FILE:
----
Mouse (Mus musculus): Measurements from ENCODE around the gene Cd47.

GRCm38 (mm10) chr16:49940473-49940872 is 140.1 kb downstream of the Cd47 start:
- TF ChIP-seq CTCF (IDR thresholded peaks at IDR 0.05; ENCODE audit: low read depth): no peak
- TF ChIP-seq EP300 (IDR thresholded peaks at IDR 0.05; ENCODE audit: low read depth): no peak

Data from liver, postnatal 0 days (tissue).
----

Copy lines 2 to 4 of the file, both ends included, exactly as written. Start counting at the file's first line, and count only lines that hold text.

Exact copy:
GRCm38 (mm10) chr16:49940473-49940872 is 140.1 kb downstream of the Cd47 start:
- TF ChIP-seq CTCF (IDR thresholded peaks at IDR 0.05; ENCODE audit: low read depth): no peak
- TF ChIP-seq EP300 (IDR thresholded peaks at IDR 0.05; ENCODE audit: low read depth): no peak